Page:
The journey of the totem pole, carved at the Lummi Nation, will culminate in a blessing ceremony and inauguration Oct. 25 at the Carnegie Museum of Natural History in Pittsburgh.
While the end of its 5,294-mile journey is in sight, its mission is just beginning.
The totem pole created by master carver Jewell James and the House of Tears Carvers at the Lummi Nation is speeding on a trailer toward Pittsburgh, Pennsylvania, from Seattle, where it was blessed a week ago at University Congregational Church.
Intended to raise awareness about fossil-fuel development and climate change, the totem pole’s trip will culminate in a blessing and inauguration by a delegation of tribal leaders across North America on Wednesday (Oct. 25) at the Carnegie Museum of Natural History.
The ceremonies will be open to the public and posted live online.
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The totem pole will remain on exhibit at the Carnegie for six months, then travel to other museums.
The cross-country tour and exhibit, called “Kwel’Hoy, We Draw the Line,” is a collaboration of the House of Tears Carvers of the Lummi Nation and The Natural History Museum, a New York-based nonprofit created in 2014, to bring exhibits about science and the natural world beyond the walls of museums to communities.
This is the fifth totem-pole journey in five years by Lummi Nation tribal members to draw attention to fossil-fuel development. But this event is a first between the carvers and museums to get their message out.
James, reached by phone outside of Chicago, said the mission — and responsibility to speak out about the environment — is a shared one.
“We are trying to find a way to increase the unity among the churches, the citizens groups, environmental groups, for citizens to realize how important this united work is,” James said.
Museums — visited by more people than sports events or theme parks put together — seemed a natural partner, he said.
The figures in the totem pole include Bear and Salmon, and a quartet of people representing four races but painted the same color because of the fundamental unity of people, James said. A trio of bears actually showed up while he and others were carving the pole — the first bears seen at Lummi in many years, James said.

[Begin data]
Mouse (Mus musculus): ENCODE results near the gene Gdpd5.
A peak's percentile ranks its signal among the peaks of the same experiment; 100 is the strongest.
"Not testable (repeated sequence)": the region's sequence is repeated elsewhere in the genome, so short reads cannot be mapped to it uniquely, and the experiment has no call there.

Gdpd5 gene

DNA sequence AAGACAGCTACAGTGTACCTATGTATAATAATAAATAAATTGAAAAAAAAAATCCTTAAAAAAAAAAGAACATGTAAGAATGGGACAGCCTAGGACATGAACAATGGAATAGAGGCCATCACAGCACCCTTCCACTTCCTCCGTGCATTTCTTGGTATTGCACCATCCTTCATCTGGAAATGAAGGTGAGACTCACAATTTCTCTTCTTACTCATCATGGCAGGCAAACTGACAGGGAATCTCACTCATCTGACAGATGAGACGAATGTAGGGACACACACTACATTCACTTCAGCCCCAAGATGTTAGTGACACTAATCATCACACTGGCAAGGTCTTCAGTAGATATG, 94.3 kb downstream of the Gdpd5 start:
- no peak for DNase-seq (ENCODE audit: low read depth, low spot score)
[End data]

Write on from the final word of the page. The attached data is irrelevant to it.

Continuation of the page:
“We just took it as a good sign that we are on the right track.”
For the Carnegie, the pole can speak volumes, said Kate Sallada, as the museum this week opens a new exhibit on the effect of humans on the Earth.
The co-founder of The Natural History Museum, Beka Economopoulos, said the totem pole fits with the nonprofit’s work to engage a broader public conversation about climate change.
“They are in red and blue and purple counties around the country,” she said of museums. “And they reach beyond the choir.”
Lummi tribal member Freddie Lane, a photographer and documentary filmmaker traveling with the pole, said the exhibit will include items gifted by native communities that the group visited along the way.
There is a jar of coal dust from the railroad tracks near the boat launch at Horsethief Lake, along the Columbia River, from the Yakama Nation. Even a fishing net once used at Celilo Falls, passed down since the falls were silenced more than 50 years ago by the building of The Dalles Dam. There is a stone net weight, used by Lummi fishers thousands of years ago in the tribe’s sockeye reef-net fishery. Even an ancient stone tool, brought by Reuben George of the Tsleil-Waututh people, who will speak about the First Nation communities’ opposition to the TransMountain Pipeline.
The totem pole carries indigenous stories. But Lane hopes it will encourage a chorus of voices from all walks of life, speaking for nature.
“We are all part of the human family, we are all human beings, we all bleed the same color blood. It is our sacred duty and sacred responsibility to protect the Earth for future generations,” Lane said.